UBC professor Dan Hiebert said four other places in the world  enacted a sign bylaw.... Somebody else got change.
2014 council candidate Henry Yao supports giving change on language bylaws....But no change given yet
Esoteric questions about Chinese only signs had to be proven so change can happen.
Notions were supported of a sign bylaw to enforce English on signs...... Maybe change.
Another 2014 council candidate Jerome Dickey opposed an English mandatory bylaw. He pointed out Richmond culture has become disconnected and wanted to spend money on it. So it looks like he needs more change from me.
So I guess, they we elected, are saving our change till later. They'll just dust around it and wait till there's enough change to do something big with it, like an election. I wish they were as careful with my tax dollars than they are with their change sometimes. It's like they have a big bucket of change on their way to city hall and I'm sitting there with my hand out and they ask "Got any change man?". Awkward!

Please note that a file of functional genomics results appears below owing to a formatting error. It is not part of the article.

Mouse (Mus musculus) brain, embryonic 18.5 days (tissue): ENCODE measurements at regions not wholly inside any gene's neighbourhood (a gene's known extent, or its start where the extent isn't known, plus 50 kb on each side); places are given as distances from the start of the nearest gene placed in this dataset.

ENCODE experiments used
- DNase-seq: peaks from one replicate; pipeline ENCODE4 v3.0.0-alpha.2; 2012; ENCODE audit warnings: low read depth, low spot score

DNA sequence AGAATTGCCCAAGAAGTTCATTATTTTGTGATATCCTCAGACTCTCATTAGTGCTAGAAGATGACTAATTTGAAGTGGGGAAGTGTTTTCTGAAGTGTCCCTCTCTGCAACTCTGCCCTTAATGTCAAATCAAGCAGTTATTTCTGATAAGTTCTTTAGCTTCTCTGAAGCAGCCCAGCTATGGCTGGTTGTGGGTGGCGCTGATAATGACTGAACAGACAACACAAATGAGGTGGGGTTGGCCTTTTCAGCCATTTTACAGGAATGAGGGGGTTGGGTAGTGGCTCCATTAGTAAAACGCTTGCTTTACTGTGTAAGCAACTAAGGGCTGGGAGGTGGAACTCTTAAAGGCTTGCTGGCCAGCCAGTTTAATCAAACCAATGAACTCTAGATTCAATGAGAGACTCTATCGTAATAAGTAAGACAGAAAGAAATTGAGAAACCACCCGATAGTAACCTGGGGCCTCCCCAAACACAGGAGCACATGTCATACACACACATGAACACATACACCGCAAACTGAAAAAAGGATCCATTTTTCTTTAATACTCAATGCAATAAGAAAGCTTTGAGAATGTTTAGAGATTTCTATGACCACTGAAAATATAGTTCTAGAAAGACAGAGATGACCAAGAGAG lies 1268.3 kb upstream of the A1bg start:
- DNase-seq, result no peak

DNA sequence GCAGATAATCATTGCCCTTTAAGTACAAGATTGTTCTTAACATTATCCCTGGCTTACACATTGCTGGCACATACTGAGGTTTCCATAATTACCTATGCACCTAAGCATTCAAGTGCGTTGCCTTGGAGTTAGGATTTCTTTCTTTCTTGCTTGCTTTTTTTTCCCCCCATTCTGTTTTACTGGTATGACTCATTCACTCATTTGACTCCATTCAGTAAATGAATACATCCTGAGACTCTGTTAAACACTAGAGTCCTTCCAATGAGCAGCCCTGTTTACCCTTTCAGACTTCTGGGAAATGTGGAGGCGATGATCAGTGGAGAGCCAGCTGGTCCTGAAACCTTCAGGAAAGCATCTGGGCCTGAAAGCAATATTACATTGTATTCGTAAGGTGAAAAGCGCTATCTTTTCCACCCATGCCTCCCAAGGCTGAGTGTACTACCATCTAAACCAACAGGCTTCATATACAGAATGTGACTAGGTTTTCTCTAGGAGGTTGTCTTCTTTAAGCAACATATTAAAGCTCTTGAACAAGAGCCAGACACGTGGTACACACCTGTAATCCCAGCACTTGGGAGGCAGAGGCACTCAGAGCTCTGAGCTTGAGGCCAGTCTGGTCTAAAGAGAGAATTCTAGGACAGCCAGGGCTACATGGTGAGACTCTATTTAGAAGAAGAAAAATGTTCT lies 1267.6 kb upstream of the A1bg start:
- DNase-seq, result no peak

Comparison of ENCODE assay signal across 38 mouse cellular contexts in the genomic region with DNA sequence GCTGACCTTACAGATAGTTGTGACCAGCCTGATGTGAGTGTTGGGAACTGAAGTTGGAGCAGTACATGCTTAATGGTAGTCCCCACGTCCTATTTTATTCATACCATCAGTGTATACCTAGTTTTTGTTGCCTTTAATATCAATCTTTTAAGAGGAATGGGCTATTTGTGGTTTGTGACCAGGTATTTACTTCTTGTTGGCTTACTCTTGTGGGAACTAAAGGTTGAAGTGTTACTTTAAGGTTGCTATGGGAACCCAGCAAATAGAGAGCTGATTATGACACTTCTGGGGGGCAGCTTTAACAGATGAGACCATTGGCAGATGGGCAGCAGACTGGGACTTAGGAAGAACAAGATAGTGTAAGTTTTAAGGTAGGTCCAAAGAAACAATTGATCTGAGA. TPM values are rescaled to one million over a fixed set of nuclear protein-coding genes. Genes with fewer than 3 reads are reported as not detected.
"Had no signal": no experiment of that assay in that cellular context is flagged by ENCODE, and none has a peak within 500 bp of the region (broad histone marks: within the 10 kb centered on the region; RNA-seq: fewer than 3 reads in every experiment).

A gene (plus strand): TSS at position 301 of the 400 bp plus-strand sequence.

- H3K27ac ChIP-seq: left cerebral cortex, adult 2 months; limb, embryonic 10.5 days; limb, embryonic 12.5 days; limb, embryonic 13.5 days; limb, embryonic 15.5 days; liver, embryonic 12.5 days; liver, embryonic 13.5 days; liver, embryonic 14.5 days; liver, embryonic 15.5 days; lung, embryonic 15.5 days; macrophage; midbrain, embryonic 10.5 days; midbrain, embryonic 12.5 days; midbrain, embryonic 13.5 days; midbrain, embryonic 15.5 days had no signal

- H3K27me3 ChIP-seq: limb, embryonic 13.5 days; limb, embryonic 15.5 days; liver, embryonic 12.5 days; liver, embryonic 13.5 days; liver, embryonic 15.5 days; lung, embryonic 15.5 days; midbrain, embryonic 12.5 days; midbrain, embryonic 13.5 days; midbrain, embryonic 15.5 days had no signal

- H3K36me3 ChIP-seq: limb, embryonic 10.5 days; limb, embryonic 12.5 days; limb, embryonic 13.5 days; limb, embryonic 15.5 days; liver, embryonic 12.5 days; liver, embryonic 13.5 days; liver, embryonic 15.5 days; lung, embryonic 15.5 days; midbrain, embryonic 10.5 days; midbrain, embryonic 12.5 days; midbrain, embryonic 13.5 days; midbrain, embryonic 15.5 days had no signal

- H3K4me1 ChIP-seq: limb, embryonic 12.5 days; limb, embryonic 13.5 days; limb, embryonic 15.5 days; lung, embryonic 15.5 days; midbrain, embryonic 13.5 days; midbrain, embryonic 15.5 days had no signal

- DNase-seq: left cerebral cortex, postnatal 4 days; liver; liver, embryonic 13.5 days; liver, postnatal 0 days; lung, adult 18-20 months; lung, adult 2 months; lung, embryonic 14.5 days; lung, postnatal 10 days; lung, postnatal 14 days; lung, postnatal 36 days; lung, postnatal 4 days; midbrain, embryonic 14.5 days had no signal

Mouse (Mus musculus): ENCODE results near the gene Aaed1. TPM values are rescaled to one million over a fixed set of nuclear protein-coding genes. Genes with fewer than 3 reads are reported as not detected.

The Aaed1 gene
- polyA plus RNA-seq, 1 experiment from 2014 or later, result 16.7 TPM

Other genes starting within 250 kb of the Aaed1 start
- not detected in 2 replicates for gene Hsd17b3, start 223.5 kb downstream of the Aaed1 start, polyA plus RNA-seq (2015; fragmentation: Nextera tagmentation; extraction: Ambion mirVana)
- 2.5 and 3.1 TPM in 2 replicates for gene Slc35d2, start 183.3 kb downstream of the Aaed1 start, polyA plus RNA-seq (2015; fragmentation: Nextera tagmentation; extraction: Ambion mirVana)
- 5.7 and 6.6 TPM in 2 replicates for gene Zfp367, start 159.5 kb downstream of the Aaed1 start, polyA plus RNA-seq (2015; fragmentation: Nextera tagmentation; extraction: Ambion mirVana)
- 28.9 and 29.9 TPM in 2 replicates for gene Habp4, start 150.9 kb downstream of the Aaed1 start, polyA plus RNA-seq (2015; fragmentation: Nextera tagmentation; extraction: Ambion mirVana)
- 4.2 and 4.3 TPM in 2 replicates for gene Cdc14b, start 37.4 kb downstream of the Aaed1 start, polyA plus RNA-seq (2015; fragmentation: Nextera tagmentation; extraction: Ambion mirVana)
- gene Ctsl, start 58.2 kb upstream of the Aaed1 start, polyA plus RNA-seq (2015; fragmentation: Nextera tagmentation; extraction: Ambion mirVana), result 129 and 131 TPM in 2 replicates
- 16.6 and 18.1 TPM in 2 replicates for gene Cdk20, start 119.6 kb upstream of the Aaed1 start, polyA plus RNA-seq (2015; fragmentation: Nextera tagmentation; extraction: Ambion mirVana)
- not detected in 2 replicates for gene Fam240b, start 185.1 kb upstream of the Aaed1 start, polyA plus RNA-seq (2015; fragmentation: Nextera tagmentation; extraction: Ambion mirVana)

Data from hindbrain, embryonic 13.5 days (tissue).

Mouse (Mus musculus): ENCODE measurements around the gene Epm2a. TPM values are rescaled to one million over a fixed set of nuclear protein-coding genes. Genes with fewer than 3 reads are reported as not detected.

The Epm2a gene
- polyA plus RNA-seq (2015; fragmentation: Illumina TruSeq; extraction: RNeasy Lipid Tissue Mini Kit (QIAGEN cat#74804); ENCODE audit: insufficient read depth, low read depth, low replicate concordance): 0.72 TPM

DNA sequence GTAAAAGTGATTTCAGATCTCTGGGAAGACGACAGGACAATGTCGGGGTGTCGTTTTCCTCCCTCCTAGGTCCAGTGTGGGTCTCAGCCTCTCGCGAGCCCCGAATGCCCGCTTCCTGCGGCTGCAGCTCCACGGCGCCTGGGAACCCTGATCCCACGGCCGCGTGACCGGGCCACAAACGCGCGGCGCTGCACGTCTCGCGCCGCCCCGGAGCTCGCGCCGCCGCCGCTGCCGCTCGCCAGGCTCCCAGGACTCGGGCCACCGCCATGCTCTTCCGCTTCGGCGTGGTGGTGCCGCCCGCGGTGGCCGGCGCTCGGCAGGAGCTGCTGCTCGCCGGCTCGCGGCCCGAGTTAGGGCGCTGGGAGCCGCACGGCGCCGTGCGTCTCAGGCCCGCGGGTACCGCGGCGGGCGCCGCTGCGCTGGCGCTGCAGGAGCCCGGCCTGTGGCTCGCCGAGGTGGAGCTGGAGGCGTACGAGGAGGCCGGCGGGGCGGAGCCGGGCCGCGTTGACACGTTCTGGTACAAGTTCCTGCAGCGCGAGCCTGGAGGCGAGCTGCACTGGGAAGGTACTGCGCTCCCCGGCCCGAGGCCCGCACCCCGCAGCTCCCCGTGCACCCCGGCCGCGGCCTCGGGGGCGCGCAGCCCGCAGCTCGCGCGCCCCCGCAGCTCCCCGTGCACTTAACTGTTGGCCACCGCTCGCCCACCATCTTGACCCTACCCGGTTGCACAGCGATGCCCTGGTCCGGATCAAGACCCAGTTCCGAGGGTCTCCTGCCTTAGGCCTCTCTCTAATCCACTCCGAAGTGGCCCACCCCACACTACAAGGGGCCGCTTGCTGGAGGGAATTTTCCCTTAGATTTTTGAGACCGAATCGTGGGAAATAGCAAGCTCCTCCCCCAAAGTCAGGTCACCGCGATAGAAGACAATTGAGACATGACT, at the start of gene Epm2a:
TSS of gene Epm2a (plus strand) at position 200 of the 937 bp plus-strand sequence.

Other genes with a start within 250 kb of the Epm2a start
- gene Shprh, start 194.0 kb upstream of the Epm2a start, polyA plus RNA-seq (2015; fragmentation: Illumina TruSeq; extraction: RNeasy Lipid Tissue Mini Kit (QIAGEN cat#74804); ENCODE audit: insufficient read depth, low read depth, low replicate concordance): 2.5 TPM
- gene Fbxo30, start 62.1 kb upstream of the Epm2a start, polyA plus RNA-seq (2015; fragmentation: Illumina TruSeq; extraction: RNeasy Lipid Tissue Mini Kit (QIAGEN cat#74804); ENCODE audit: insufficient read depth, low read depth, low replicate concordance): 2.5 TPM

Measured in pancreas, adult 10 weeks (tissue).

Bob Niles




Wednesday, March 18, 2015

Fwd: Heaven Can Wait






                                            Heaven Can Wait
                                            (but not for long)

Yes I'm ready to go to Heaven, but I don't want to go today! I mean, if all you guys are going today,... Sure I guess I could move a few things around, cancel a few appointments and make it. But only if you're all going.
I don't want to go by myself just to wait for the rest of us. Like the one they send on ahead to the restaurant to let them know a few billion people are on their way. "Look under Earth or human population. I'm sure there's a reservation. Sorry we're late.----Oh just 15 years?"